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A 2007 photo of students of Rogbonko Village School.

When literary people think of “building community,” they do it in expected ways—founding workshops, founding publishing houses, founding magazines and journals, building mentorship networks. But when Aminatta Forna first thought of it, it was something unconventional. December 2017 makes the 15th year of the philanthropic initiative Forna started: The Rogbonko Project.

Shortly after her critically-acclaimed first book, the memoir The Devil That Danced on the Water (2002), Forna returned to the village in central Sierra Leone founded in the 1920s by her grandfather, a coffee grower and farmer: a community of around 500 people called Rogbonko. What she met, what was once a flourishing community, was now populated only by subsistence farmers.

When she began The Rogbonko Project, the initiative’s mission was to build a school in the village, which, as a result of the start of the country’s civil war in 1991, fell behind the rebel line and was cut off from the rest of the country for a decade, and ran into serious economic decline. But since then, the initiative has further run sanitation and maternal health projects.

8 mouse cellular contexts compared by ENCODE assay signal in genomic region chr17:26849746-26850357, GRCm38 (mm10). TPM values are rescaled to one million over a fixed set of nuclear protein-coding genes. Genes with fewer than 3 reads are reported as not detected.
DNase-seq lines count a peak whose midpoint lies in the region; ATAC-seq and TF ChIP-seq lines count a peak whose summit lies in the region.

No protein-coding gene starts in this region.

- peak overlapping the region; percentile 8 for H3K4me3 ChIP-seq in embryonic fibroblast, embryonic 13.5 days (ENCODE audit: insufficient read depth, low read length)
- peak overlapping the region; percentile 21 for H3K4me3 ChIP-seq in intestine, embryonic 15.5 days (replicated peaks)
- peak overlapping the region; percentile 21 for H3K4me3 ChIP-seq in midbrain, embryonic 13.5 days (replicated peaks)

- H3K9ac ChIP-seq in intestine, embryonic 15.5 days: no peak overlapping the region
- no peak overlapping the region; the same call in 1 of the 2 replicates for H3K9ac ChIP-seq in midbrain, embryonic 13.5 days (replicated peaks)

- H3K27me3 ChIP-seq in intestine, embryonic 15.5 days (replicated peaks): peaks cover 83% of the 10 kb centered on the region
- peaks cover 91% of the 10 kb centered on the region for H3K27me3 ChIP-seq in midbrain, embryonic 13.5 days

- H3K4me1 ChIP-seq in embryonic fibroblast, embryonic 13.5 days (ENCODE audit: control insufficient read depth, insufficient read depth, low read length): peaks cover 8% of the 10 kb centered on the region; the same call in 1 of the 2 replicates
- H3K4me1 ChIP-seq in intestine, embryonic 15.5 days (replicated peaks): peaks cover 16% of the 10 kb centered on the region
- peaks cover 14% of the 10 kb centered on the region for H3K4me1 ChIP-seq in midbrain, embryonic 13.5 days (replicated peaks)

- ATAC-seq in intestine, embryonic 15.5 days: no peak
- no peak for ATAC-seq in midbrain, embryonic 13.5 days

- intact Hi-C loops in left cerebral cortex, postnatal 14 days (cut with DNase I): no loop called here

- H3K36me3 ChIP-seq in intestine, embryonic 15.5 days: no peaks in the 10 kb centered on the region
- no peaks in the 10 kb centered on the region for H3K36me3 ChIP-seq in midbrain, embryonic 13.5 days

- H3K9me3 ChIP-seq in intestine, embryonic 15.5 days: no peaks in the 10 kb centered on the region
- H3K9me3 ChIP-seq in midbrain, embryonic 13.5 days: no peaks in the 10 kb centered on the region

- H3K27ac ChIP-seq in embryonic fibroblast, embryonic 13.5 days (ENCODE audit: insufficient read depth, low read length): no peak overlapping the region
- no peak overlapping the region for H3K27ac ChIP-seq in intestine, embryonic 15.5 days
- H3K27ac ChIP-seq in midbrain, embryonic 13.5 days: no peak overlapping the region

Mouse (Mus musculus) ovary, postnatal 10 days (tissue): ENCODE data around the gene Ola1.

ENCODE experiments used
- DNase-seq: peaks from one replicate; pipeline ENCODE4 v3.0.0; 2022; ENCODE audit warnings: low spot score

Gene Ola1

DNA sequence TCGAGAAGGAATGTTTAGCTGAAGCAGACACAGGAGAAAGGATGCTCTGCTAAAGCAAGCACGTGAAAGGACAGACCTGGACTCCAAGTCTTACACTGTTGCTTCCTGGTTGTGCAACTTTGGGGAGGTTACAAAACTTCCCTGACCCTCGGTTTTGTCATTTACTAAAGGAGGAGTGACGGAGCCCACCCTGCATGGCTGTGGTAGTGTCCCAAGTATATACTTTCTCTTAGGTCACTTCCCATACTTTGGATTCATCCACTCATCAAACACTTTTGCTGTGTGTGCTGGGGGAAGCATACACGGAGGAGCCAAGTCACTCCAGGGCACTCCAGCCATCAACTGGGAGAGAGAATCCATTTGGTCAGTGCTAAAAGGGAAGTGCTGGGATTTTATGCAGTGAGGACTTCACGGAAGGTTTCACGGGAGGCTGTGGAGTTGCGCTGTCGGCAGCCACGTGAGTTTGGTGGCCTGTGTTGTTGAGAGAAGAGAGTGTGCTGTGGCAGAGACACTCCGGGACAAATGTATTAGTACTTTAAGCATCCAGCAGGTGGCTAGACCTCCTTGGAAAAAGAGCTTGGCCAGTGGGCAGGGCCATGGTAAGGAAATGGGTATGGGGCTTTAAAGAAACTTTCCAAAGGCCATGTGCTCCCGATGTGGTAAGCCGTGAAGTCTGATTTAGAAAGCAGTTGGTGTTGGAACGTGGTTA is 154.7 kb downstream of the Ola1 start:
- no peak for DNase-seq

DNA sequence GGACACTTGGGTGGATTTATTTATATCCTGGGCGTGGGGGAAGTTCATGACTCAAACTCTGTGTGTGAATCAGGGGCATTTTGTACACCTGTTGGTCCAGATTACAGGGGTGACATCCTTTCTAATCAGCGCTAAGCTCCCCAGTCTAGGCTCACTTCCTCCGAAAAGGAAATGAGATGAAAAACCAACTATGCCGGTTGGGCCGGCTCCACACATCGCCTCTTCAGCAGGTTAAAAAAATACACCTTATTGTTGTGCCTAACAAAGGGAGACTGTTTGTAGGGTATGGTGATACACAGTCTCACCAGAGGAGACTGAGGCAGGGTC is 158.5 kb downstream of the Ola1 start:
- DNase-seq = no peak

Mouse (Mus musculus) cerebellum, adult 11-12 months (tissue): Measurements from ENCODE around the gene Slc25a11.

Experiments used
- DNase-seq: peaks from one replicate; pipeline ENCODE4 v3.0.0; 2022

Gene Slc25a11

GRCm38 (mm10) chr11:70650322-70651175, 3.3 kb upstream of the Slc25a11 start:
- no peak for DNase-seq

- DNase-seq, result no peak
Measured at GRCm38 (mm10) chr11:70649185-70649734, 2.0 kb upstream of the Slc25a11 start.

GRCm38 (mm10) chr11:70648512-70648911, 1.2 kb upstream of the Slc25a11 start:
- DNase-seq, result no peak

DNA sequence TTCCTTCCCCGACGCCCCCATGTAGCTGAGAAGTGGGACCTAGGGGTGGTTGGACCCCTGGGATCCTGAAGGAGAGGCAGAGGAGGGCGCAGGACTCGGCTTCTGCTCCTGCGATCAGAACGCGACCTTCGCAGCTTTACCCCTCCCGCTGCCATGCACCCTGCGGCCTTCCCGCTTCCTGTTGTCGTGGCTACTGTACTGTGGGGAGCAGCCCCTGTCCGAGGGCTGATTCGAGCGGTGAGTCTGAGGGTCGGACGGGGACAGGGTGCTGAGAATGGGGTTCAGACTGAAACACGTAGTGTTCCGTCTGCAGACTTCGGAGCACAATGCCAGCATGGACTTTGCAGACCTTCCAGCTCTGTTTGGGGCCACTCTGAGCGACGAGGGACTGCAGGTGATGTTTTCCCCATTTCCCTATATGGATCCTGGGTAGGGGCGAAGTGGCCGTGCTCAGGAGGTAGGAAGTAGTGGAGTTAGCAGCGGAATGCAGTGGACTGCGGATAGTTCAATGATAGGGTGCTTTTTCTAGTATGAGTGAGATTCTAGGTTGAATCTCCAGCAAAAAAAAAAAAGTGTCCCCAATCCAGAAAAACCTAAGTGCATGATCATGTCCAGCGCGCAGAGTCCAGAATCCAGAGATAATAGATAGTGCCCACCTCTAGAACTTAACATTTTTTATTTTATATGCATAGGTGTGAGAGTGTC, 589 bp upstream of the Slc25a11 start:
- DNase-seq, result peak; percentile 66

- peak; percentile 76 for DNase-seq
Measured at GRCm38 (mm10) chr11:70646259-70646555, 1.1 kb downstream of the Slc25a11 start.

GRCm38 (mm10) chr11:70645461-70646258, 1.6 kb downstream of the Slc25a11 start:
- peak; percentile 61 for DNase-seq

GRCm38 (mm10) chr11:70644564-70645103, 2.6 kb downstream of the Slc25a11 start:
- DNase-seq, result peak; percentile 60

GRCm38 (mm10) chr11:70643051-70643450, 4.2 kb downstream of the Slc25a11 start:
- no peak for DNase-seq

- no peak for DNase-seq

Aminatta Forna. Image from The Independent via Google.

Here is an overview of the project from Forna’s Website.

When Aminatta returned in 2002, years of economic decline had turned what was once a flourishing community into mere subsistence farmers. People were desperate to send their children to school, the only hope they saw of changing their circumstances.

The Rogbonko Project unofficially began in December 2002 out of a single village meeting to talk about building a school, the first in a series of initiatives which together would become the Rogbonko Project. Since 2002 the Project has spread to include education, infrastructure and health, in a community effort to to create an escape route from poverty.

The first school building opened its doors on January 15th 2003, less than three weeks after the village meeting. It was erected using bamboo and thatch and had one teacher. We called it simply Rogbonko Village School. Today Rogbonko Village School comprises a five classroom school building with a library and solar power—the first electricity to reach the village—and some two hundred children. In addition to regular school activities, the school runs an adult literacy programme, skills training and a school meals programme.

The work of the Rogbonko Project goes on. Following two cholera outbreaks the village well has been entirely refitted, a second well sunk at the opposite end of the village and VIP (Ventilated Improved Pit Latrines) toilets introduced. Effective malaria control has been achieved with the donation of mosquito nets to every household. Recently the Rogbonko Project has turned its efforts towards maternal and infant mortality, of which Sierra Leone suffers one of the highest incidence in the world. A trained midwife has visited the village to hold seminars with local birth attendants and the construction of a dedicated birthing house is currently underway.